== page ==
Emergent Behaviour

Tempest Flute Ensemble is seeking support for the event “Emergent Behaviour” at the Beaty Biodiversity Museum in Vancouver. This concert is scheduled for May 16, 2019 and features the world premieres of works by Canadian composers Anna Höstman and Emilie LeBel, as well as recent music by BC composer Jordan Nobles, Montreal composer James O’Callaghan, and Odawa First Nations composer Barbara Croall. “Emergent Behaviour” will also feature guest cellist, Rebecca Wenham, and guest conductor Kathleen Allan.

“Emergent Behaviour” is a site specific event that responds to the design and content of the Beaty Biodiversity Museum — a 20,000 square foot museum of natural history located on the campus of the University of British Columbia in Vancouver. Housing more than two million specimens, the museum’s signature piece is a stunning 25-metre skeleton of a female blue whale, suspended in the building’s atrium. The museum proper is a subterranean labyrinth of preserved mammals, birds, fish and marine life, plants, and fossils. The collection is extensive, fascinating, and occasionally ghoulish.

Whale skeleton suspended above the performance space at the Beaty Biodiversity Museum.

This event will present musical works that are inspired by and comment on the diversity, complexity, and fragility of our planet’s flora and fauna, with a particular focus on Canadian ecosystems. Taking place in and around the atrium, Tempest Flute Ensemble will present a programme of new and recent works that respond, either directly or symbolically, to the museum’s six permanent collections: Tetrapods (mammals and birds), Marine Invertebrates, Herbarium (plants and fungi), Entomological Collection (insects), Fish, and Fossils. The atrium’s whale skeleton, suspended above the audience, will have its rib cage illuminated from below with special lighting and video projections by Dejan Radovanovic, creating striking visuals that will change throughout the event to reflect the spirit of each piece.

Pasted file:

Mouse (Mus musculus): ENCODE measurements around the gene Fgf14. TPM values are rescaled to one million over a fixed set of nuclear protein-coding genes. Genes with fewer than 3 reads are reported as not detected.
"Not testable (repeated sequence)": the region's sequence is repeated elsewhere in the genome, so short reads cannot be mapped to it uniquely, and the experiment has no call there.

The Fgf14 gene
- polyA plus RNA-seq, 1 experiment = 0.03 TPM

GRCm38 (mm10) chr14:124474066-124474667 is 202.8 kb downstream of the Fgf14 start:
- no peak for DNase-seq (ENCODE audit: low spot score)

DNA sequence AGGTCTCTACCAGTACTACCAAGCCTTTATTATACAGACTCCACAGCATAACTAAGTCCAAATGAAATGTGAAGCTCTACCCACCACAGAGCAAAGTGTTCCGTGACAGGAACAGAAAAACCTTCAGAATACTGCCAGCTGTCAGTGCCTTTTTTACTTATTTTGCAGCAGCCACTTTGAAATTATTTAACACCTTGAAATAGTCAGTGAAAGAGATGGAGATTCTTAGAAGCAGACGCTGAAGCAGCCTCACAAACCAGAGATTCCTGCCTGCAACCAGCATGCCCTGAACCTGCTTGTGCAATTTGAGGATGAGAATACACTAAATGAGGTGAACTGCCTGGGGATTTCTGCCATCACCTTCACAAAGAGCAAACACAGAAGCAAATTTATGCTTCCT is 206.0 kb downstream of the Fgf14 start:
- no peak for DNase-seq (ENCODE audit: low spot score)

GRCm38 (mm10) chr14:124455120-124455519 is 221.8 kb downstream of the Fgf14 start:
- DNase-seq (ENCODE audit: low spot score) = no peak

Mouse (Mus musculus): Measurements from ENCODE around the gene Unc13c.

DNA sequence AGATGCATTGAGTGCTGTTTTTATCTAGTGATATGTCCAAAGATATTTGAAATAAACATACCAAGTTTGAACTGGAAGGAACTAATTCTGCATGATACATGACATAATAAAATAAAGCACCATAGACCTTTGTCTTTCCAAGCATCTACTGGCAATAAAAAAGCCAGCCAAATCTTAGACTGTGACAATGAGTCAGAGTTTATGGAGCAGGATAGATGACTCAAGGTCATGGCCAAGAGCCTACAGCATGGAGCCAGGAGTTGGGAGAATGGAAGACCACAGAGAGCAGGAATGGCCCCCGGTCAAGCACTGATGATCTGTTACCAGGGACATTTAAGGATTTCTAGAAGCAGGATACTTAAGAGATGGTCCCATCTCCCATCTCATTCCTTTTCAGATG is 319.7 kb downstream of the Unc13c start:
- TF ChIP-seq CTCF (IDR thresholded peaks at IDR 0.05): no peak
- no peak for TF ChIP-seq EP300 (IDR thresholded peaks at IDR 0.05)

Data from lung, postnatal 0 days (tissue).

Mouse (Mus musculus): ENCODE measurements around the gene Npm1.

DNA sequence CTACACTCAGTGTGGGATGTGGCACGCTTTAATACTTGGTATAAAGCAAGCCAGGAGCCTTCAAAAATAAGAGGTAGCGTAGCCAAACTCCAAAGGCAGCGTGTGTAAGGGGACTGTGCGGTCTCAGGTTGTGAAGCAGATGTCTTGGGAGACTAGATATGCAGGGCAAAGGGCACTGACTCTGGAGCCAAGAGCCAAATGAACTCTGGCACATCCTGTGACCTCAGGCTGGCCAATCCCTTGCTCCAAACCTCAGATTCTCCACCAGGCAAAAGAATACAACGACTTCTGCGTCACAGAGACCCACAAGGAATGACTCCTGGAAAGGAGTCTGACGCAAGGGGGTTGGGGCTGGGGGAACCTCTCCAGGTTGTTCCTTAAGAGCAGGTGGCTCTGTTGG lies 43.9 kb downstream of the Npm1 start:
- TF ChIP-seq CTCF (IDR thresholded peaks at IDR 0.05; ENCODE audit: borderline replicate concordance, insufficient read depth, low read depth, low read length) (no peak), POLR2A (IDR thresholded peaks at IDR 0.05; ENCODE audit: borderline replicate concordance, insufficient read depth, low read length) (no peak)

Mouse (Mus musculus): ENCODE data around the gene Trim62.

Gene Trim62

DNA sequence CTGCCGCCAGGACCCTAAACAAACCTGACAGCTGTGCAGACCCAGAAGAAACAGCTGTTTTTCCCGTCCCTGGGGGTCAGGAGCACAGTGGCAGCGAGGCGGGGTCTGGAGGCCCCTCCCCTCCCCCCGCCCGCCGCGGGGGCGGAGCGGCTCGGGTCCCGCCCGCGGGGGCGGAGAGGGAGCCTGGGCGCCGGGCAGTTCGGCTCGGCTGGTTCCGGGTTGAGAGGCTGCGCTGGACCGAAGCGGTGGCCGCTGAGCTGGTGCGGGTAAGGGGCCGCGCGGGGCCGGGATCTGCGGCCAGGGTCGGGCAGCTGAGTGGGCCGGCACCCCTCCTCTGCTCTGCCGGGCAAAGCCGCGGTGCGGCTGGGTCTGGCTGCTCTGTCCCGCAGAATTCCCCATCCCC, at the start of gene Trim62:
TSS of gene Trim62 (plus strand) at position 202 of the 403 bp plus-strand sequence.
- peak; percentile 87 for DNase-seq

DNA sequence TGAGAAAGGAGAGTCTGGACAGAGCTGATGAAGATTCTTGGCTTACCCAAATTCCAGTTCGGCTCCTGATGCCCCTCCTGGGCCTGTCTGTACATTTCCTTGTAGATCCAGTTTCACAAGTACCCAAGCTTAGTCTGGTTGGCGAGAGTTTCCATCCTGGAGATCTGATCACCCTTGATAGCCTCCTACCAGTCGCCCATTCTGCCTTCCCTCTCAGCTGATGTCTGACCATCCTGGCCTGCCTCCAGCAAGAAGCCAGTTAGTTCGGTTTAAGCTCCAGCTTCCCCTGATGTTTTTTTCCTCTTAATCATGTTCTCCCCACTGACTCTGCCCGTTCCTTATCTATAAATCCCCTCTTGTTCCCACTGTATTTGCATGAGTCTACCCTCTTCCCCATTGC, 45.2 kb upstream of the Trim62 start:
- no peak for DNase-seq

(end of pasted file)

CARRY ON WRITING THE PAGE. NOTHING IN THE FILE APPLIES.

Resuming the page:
Featured composers and repertoire:

Anna Höstman‘s new work for flute ensemble and cello will continue her examination of “tension in the natural world”, while directly referencing an upcoming Beaty exhibit of photography by David Ellingsen. Please see her written statement to learn more about how she envisions the new work.

Emilie LeBel will write a new work for flute ensemble that builds on the microtonal flute writing of her 2016 solo flute piece, “Hiraeth”. This new work will explore the “techniques of survival” employed by insects and plants. Please see LeBel’s written statement for more information.

Barbara Croall has written prolifically for both the Western concert flute and the traditional Anishinaabe cedar flute, the pipigwan — for Croall the flute is the ideal vehicle for evoking the power and capriciousness of the wind. Two of her flute works will be given their Western Canadian premieres on this programme: Noodin (There is a Wind, 1999) for two flutes, which explores a wide array of extended techniques and pitched/unpitched air; and Giiwedin (North Wind, 2013) for solo bass flute.